5 July 2004
NEW YORK - Michael Moore's blockbuster hit, `Fahrenheit 9/11,' may not be an epochal political film, like `Battelship Potempkin,' or `The Battle of Algiers,' but it certainly ranks as the most exciting and searing American political movie since the superb, eerily prophetic `Wag the Dog.'
In fact, `Wag the Dog' and `Fahrenheit' make perfect bookends encompassing the fraud, dishonesty, and Orwellian manipulation of George W. Bush's failed presidency. Moore keeps turning over Washington rocks, exposing with furious intensity a squirming, slithering underside of deceit and illicit dealings that will outrage thoughtful, educated viewers. Some of the accusations he makes are dead on target; others, questionable, at best.
Core supporters of George W who study whose understanding of geography was formed at the International House of Pancakes, and whose knowledge of world affairs through Chuck Norris movies, Rush Limbaugh's eructations, and the Bible's book of Revelations, are unlikely to rush to see `Fahrenheit,' which their pastors will warn them is the latest manifestation of `liberal' evil to menace America.
Ironically, Bush supporters are angrily accusing Moore of over-simplifying, using meaningless slogans, emotionally rabble-rousing, and concocting false accusations all of the things the current administration did in spades.
No one will ever accuse the angry Michael Moore of finesse or subtly. He attacks George W. and his White House cronies with a cinematographic shovel. Moore's Bush comes out looking stupid, inert, and fuddled.
This column has always had a low opinion of the president's intellect, but it's hard to believe that Bush, who, after all, won the presidency, is quite as dense as the film portrays him. Taking film clips and parts of speeches out of context can, as Gov. Howard Dean can sadly attest, make anyone look rabid or stupid.
Nor does this column buy Moore's contention Bush is merely the tool of evil big business, and the Iraq War a money grab by Halliburton and the sinister Carlyle Group. Life in Washington is far more complex than this simplistic view. Big business certainly takes advantage of every opportunity, and sways governments, Republicans, or Democrats. But the Second Iraq War was not started by Enron's Ken Lay or the board of Chevron. Moore is rehashing old, anti-capitalist agitprop from the Democratic Party's liberal left.
By contrast, Moore did a smashing job in capturing the zeitgeist of the Bush Administration's fear-mongering that terrorized unworldly Americans into believing they were in mortal peril, and only the president could save them. Moore clearly smells the first rank whiffs of proto-fascist behavior coming from the White House. I wish he made the disturbing contrast between 9/11 and the ensuing anti-democratic Patriot Act, and the Reichstag burning of 1933 that led to the Emergency and Enabling Acts ending Germany's civil liberties.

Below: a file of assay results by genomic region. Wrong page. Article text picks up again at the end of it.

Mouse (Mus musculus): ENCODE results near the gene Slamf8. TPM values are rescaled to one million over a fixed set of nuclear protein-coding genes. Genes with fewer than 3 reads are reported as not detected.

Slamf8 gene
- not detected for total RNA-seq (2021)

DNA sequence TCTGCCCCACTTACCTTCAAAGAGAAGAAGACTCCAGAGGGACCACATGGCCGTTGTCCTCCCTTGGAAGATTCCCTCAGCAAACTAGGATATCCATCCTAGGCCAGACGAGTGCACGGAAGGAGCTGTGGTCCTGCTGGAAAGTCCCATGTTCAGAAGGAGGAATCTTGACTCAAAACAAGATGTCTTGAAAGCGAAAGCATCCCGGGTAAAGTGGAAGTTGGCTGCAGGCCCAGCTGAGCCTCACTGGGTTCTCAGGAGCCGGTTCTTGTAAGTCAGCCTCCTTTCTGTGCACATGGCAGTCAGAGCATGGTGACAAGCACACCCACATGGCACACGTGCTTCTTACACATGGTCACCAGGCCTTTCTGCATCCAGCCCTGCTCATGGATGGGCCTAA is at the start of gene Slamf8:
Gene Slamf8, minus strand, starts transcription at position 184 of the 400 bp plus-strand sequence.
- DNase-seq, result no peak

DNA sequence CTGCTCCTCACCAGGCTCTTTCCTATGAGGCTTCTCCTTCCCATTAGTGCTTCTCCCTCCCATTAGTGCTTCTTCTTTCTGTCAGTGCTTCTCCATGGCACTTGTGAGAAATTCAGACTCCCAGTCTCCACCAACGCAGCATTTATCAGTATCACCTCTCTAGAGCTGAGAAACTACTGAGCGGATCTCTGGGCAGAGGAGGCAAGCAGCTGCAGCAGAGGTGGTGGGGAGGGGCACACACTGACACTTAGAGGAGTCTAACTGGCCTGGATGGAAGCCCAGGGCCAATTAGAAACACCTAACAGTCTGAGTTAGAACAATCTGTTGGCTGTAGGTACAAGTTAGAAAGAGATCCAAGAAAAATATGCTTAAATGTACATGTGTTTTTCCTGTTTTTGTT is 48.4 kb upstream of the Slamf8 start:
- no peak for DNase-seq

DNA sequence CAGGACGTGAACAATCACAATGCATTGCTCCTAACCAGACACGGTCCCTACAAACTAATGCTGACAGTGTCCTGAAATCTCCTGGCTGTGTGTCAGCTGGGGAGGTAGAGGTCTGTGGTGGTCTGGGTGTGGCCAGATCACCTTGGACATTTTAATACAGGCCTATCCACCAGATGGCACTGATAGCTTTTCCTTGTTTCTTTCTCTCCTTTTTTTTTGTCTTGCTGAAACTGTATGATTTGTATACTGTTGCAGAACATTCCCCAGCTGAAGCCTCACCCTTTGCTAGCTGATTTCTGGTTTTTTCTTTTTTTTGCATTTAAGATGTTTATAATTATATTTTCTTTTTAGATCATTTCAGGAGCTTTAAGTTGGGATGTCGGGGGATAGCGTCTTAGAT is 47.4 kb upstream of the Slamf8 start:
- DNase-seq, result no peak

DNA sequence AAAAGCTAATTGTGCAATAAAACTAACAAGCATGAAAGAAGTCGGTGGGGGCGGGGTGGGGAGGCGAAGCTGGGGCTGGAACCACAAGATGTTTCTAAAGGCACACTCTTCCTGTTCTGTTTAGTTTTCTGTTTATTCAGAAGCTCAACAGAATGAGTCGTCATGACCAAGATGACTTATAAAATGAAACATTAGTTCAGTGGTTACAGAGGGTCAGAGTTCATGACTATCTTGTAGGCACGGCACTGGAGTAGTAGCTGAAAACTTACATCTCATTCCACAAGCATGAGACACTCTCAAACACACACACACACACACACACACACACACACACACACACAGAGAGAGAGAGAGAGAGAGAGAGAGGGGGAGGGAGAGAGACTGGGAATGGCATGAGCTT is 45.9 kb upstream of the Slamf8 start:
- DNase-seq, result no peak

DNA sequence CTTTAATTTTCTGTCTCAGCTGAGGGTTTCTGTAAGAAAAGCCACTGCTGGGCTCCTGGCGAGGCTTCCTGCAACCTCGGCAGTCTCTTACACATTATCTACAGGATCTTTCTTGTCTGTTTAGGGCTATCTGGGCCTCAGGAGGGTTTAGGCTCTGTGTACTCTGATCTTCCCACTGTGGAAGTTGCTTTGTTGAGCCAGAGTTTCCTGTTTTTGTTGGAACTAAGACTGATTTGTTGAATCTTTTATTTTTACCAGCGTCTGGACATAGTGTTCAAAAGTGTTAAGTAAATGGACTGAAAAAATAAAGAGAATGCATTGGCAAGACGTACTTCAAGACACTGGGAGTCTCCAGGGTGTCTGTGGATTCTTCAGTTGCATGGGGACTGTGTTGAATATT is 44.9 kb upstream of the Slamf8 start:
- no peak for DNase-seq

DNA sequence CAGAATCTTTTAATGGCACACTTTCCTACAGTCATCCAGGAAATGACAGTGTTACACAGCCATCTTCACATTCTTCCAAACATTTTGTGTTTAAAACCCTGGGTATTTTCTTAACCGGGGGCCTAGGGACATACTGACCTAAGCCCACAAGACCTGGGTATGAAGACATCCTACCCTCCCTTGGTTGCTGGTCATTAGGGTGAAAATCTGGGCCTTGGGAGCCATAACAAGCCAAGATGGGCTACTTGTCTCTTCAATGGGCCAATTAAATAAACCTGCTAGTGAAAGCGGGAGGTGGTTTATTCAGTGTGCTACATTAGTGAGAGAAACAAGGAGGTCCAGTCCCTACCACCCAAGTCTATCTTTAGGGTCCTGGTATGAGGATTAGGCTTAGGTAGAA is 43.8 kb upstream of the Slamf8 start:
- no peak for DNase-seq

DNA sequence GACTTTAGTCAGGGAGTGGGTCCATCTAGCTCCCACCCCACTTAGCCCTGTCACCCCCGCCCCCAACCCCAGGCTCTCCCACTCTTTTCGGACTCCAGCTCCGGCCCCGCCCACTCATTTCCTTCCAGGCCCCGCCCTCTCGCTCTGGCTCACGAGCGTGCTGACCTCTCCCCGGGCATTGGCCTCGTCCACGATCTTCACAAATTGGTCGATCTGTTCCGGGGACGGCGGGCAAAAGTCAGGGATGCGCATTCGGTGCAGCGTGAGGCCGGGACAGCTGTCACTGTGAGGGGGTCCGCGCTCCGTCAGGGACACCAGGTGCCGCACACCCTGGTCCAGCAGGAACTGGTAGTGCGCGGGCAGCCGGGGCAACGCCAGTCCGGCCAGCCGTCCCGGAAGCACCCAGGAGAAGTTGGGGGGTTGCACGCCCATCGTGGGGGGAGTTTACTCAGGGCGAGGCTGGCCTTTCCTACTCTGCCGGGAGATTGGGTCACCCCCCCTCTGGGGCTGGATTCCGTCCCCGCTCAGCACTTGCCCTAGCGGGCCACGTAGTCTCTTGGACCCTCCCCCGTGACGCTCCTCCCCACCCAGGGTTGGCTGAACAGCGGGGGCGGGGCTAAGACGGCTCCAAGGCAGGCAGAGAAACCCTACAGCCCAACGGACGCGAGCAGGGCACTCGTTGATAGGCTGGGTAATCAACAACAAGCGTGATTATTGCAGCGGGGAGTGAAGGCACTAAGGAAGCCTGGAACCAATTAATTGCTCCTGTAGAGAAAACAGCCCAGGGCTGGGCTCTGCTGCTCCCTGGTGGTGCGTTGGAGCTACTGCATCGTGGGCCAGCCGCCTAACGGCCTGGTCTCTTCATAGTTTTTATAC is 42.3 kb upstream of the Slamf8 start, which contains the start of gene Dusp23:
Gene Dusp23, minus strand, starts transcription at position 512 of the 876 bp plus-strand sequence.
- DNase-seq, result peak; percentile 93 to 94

Unfortunately, Moore's sweeping attack on the self-proclaimed `war president' totally ignores the 900-lb gorilla at the tea party: the neoconservative conspiracy to push America into the disastrous Iraq war.
The entire phony Iraq crisis weapons of mass destruction, germ labs, dire threats to America were all concocted by neocons as part of their long-term campaign to push America into a Mideast war to destroy Israel's enemies. That, and the lust to control oil, were the two driving forces behind the war.
Moore's spotlight should have pointed at the Administration neocon cabal, led by VP Dick Cheney, Paul Wolfowitz, Lewis Libby, Richard Perle and their media allies who fed false information to the White House and public. And at their mouthpiece, that Father of Liars, Ahmed Chalabi. Alas, the only reference to this cabal was a truly nauseating little clip of Wolfowitz licking his comb.
This column was also disappointed Moore didn't spend more time pounding the national media. He took only a few shots at the big networks for parroting Administration war propaganda.
The neocon conspiracy and its manipulation of national media is the most shocking story of the Iraq War.
Instead, Moore allows the final third of `Fahrenheit' to drag and get bogged down in maudlin personal stories from Flint, Michigan instead of keep up the first part's furious pace and shocking revelations.
The film is heavy-handed and occasionally unfair. At times it seems like a runaway train. `Fahrenheit' too often loses focus and credibility by wildly flailing when a rapier is called for. But it is still a powerful counterbalance to all the propaganda shamefully force-fed to the American public by the national media was overdue and desperately needed.
Until recently, American have heard only one side of the story, which, we are discovering, was a tapestry of lies worthy of Dr Goebbels. Kudos to Moore for helping bring some bright light into the propaganda darkness.